In a new study, researchers focused on one of the most common caregiving arrangements: daughters between the ages of 40 and 70 who were likely to need to provide informal care to their mothers at some point in the near future. Participants were identified using the Health and Retirement Study, a survey conducted by the University of Michigan since 1992. Findings from this new analysis were published in the Journal of the American Geriatrics Society.
The borderlands between the United States and Mexico are home to numerous Mexican and Central American rural communities, with many members living in poverty and frustrated by limited access to basic resources. A study on inequalities and health among foreign-born Latinos in rural borderland communities, led by a researcher at the University of California, Riverside, has found that this population is vulnerable to high stress that negatively impacts its mental and physical health.
Many US employees believe working from home -- or at least away from the office -- can bring freedom and stress-free job satisfaction. A new Baylor University study says, 'Not so fast.'
What is the value of a social media firm? Paying attention to what investors tune into keeps a finger on the pulse of market fluctuations. And a new study finds that retail investors pay attention to social media stocks over other stocks.
More and more private banks are offering sustainable investment options to wealthy clients. How do these products differ from one another? And do the banks' advisory services meet the expectations of investors? A study by the University of Zurich into the products and services of the 15 leading European private banks shows that most still have room for improvement.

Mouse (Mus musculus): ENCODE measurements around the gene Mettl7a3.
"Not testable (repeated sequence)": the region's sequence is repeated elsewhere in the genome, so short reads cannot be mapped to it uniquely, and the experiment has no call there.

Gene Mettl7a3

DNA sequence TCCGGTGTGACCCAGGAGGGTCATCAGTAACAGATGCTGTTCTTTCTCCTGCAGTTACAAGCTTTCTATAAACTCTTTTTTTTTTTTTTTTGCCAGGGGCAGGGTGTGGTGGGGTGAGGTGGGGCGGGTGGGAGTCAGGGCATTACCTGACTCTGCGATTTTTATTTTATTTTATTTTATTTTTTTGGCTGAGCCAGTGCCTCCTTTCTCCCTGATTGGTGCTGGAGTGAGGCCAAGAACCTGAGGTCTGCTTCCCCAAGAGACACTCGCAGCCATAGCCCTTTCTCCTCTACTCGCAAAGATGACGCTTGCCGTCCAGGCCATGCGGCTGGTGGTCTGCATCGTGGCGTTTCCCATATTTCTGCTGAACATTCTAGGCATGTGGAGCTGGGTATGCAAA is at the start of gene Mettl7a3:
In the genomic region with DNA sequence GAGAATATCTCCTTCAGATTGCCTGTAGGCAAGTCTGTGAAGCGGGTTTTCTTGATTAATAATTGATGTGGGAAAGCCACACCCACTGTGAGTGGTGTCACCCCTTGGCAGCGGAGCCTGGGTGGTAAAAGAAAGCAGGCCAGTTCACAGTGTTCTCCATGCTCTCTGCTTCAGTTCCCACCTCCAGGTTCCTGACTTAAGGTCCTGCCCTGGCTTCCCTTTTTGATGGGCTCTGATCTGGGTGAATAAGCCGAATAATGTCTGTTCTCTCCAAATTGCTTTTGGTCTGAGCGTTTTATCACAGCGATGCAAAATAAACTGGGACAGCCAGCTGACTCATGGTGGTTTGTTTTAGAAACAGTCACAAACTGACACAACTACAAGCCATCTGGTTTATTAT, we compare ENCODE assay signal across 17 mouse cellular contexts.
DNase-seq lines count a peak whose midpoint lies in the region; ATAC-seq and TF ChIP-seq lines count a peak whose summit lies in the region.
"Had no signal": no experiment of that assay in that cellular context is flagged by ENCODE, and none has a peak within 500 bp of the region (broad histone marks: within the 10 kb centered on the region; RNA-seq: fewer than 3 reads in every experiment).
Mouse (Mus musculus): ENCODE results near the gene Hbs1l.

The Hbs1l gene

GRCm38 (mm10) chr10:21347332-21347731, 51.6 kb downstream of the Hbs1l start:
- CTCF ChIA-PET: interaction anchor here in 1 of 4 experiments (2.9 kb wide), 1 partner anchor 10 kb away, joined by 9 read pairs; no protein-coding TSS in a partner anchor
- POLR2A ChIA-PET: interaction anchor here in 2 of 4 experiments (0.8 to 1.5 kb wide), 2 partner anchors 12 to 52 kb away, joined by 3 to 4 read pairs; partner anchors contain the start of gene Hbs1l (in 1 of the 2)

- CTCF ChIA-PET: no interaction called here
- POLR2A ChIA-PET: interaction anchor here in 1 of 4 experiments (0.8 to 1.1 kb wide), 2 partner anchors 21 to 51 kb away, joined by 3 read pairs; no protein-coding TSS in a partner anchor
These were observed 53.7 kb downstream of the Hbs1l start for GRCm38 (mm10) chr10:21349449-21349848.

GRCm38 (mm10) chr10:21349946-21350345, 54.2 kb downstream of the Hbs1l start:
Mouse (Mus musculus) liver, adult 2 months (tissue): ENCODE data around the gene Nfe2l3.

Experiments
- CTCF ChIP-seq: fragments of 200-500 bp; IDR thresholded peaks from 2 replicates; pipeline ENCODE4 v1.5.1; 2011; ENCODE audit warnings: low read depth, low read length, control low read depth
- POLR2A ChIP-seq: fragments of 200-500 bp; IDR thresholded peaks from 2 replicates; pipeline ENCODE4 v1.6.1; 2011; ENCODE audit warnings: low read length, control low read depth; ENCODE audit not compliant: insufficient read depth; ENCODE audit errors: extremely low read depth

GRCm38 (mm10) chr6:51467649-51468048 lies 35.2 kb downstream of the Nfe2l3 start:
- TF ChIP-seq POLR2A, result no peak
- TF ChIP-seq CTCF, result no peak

Workshy bosses can promote a contemptuous attitude amongst their staff -- leading to anger, frustration and abuse in the work place, new research has shown.
Smartphones and laptops seem ubiquitous at US universities, but there is still a 'digital divide,' with some students less likely than others to have consistent access to reliable technology, according to a study co-authored by an Indiana University sociologist.
Many European countries prevent asylum seekers from working for a certain waiting period after arrival. These policies can considerably slow their integration years later. Five years after Germany introduced a shorter waiting period in 2000, employment rates were 20 percent lower for refugees who, under the previous policy, had to wait an additional 7 months before entering the labor market. It took this group 10 years to close the gap in employment rates.
A new analysis looks at what it would take for oil companies to start pumping millions of tons of carbon dioxide into their wells to boost crude production -- and what it would mean for the climate.
Using energy consumption as a measure, a team of international scientists has found that ancient civilizations engaged in globalization more than previously believed, suggesting that an integrated global economy is nothing new and may have benefited societies for ages.